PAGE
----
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Policy Post – Making Progress and Facing Hard Times

May 4, 2010
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Arnie Duncan, the US Secretary of Education, spoke with the Council for Exceptional Children two weeks ago. It’s a great summation of the past 20 years in Special Education and lays out some of the goals the President and Congress are working toward.

In looking at the past and the effect that IDEA has had, Duncan provides some facts:

  • “In 2007, nearly 60 percent of students with disabilities graduated high school with a regular diploma, compared to 32 percent twenty years earlier”
  • “A third of students with disabilities were enrolled in postsecondary education – up from just one in seven two decades ago”
  • “57 percent of students with disabilities spend at least 80 percent of their day within the regular school environment”
  • “95 percent of students with disabilities attend a neighborhood school”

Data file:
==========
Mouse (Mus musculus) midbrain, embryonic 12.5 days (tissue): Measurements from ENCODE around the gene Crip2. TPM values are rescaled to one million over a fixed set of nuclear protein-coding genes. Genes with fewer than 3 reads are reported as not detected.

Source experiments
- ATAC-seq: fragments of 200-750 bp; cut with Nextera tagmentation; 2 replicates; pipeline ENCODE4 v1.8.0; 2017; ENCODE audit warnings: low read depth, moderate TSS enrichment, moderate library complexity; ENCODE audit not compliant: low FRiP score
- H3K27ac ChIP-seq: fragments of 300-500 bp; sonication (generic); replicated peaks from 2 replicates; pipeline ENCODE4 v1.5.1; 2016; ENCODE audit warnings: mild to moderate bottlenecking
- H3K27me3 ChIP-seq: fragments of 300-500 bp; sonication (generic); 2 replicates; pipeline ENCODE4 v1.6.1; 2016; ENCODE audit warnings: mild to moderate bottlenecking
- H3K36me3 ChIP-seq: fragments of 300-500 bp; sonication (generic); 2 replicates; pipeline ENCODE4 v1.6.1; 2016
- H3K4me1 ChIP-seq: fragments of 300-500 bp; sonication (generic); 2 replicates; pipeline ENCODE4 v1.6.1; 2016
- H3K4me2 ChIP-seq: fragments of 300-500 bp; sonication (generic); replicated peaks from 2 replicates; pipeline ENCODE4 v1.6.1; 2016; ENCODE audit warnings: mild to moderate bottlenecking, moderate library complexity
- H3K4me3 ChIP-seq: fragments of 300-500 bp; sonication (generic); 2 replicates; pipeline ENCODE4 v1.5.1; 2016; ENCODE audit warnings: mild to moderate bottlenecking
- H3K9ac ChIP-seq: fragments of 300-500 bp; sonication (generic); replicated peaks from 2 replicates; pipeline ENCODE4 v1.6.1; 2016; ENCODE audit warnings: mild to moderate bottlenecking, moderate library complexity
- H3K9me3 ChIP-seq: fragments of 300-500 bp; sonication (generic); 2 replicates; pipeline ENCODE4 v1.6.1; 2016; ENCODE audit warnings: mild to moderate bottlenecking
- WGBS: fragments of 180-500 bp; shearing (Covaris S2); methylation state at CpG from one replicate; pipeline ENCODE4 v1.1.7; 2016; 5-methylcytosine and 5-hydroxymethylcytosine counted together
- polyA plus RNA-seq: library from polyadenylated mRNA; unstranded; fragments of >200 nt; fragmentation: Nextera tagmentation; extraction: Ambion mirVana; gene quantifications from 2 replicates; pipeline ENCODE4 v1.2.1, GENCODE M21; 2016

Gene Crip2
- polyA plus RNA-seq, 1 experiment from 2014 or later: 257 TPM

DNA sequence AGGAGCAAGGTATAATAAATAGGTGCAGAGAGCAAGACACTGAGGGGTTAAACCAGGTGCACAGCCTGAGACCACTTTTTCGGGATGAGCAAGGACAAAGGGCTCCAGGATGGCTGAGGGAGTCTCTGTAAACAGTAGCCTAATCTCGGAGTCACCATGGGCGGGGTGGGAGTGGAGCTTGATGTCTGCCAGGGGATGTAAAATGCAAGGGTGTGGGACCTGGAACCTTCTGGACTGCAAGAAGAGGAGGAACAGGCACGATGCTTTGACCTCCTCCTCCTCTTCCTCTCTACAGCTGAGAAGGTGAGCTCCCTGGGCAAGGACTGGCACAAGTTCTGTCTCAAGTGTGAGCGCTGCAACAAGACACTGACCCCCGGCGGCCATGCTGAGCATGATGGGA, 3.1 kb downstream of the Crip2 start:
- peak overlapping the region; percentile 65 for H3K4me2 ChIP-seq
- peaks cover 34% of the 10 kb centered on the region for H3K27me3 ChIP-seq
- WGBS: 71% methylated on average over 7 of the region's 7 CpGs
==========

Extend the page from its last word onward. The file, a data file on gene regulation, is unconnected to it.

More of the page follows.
These are some great measures of progress, but the work doesn’t end, especially now. The funding gaps remain and teachers in special education in school districts and states across the country are facing budget cuts that will either eliminate their job or reduce the resources available to them.  From Los Angeles to Grand Rapids to Minneapolis to Kansas City decisions are being made which could threaten or destabilize programs in place.

Secretary Duncan spoke to this issue briefly, mentioning the Keep Our Educators Working Act of 2010 which the NEA just produced a one-page analysis of detailing how the money would be divided state by state. It would similar to a federal Race to the Top Grant but not competitive. This could be a one year stop gap, enabling more room to breathe as states and school districts navigate the economy. Regardless, Courts Kids will strive to be there for special needs educators wherever it can.

Here is the full speech:

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